Please Feed the Lions by Es Devlin

Landmark Project

15 — 23 Sept 2018

Architecture / Landscape, Digital

Trafalgar Square

Trafalgar Square



Please Feed The Lions was an interactive installation in Trafalgar Square by Es Devlin, known for her innovative projection-mapped sculptures that fuse light, music & tech.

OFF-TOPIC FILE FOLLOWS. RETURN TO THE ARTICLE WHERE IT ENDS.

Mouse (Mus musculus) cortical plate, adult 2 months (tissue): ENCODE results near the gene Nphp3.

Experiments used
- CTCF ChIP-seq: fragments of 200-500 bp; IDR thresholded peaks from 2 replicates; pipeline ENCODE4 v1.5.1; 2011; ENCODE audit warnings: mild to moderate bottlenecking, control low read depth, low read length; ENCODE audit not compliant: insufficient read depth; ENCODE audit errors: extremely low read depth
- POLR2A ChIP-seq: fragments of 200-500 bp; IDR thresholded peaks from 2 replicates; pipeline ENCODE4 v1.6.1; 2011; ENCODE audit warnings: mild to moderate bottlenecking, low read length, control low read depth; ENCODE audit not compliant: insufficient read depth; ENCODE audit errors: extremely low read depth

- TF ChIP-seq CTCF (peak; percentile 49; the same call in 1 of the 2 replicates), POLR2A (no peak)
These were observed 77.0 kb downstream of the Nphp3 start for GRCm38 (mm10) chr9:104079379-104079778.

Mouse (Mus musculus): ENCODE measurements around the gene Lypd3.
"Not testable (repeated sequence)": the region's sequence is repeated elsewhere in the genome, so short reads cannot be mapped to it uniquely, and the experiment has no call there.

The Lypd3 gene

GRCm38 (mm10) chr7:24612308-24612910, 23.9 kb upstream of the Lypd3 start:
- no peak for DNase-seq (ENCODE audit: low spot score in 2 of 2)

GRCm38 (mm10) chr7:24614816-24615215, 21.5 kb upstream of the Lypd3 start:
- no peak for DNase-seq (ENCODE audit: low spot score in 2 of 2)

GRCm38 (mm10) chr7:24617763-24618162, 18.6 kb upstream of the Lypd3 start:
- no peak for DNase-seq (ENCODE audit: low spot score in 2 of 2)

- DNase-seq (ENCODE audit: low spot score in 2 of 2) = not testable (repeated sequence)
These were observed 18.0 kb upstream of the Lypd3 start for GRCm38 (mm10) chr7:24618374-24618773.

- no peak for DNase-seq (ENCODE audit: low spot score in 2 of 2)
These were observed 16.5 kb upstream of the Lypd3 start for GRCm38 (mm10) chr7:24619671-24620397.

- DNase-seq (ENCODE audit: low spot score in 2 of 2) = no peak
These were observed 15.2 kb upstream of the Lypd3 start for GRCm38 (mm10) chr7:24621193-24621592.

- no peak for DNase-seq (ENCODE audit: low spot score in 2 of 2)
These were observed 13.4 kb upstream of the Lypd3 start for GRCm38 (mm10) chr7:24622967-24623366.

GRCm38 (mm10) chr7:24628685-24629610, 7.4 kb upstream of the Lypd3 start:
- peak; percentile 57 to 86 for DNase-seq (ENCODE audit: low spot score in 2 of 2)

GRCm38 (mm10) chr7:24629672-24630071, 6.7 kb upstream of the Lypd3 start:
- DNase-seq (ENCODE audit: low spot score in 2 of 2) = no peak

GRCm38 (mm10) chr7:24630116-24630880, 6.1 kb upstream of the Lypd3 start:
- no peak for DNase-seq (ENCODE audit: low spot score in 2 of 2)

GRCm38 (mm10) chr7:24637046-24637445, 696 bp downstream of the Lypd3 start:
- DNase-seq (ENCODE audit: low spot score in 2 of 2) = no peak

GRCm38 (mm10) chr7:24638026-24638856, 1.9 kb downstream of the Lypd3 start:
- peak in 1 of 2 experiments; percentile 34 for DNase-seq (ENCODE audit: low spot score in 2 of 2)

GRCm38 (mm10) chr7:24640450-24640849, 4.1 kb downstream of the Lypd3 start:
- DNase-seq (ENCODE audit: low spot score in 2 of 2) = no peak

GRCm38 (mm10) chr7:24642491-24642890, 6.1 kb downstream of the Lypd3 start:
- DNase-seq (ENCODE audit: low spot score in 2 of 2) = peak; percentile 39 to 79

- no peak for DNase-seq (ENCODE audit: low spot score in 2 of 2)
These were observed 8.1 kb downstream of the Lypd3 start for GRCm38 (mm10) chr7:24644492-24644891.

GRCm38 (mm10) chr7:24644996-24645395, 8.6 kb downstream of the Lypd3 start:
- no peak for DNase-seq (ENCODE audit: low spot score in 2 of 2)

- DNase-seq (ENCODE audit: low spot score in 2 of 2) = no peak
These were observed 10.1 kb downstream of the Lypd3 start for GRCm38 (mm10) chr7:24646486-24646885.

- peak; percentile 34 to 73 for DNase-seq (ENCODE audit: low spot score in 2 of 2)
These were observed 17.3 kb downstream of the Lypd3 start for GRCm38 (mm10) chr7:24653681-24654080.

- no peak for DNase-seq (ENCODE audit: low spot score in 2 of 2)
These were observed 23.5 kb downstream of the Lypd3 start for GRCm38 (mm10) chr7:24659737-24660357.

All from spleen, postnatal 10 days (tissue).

The project followed a year-long collaboration between Es Devlin and Google Arts & Culture. Exploring the parameters of design and artificial intelligence, the installation incorporated a deep learning algorithm developed by Ross Goodwin, creative technologist at Google. Following the Festival, the sculpture was digitised as part of an online exhibition on Google Arts & Culture so people all over the world could experience the groundbreaking artwork. The project was supported by digital commissioning body The Space as part of its work to ensure the broadest access to the arts through digital technologies. Cast in 1867, the four monumental lions in Trafalgar Square had been sitting as silent British icons at the base of Nelson’s Column for the past 150 years. Overnight on Monday 17 September, a fifth fluorescent red lion joined the pride, facing northwards towards the National Gallery. The new lion was not silent: it roared poetry, and the words it roared were chosen by the public. Everyone was invited to “feed the lion”, and this lion only ate words. By daylight, the ever-evolving collective poem was shown on LEDs embedded in the mouth of the lion. By night, the poem was projection-mapped over the lion and onto Nelson’s Column itself: a beacon of streaming text that invited others to join in and add their voice. Devlin says the idea for the sculpture was prompted by a walk through Trafalgar Square with LDF Chairman Sir John Sorrell during 2017’s Festival. “He said: ‘Landseer never wanted those lions to look so passive; he proposed a much more animated stance, but Queen Victoria found it too shocking.’ The thought lodged in my mind. What if we could invest the lion with a diversely crowd-sourced collective poetic voice?” What did the Lion say? Explore the project further at []( and explore an online exhibition about the project on Google Arts & Culture. In collaboration with Google Arts & Culture. Supported by [The Space]( Further Support by Luke Halls Studio, res.lab and LUX Technical.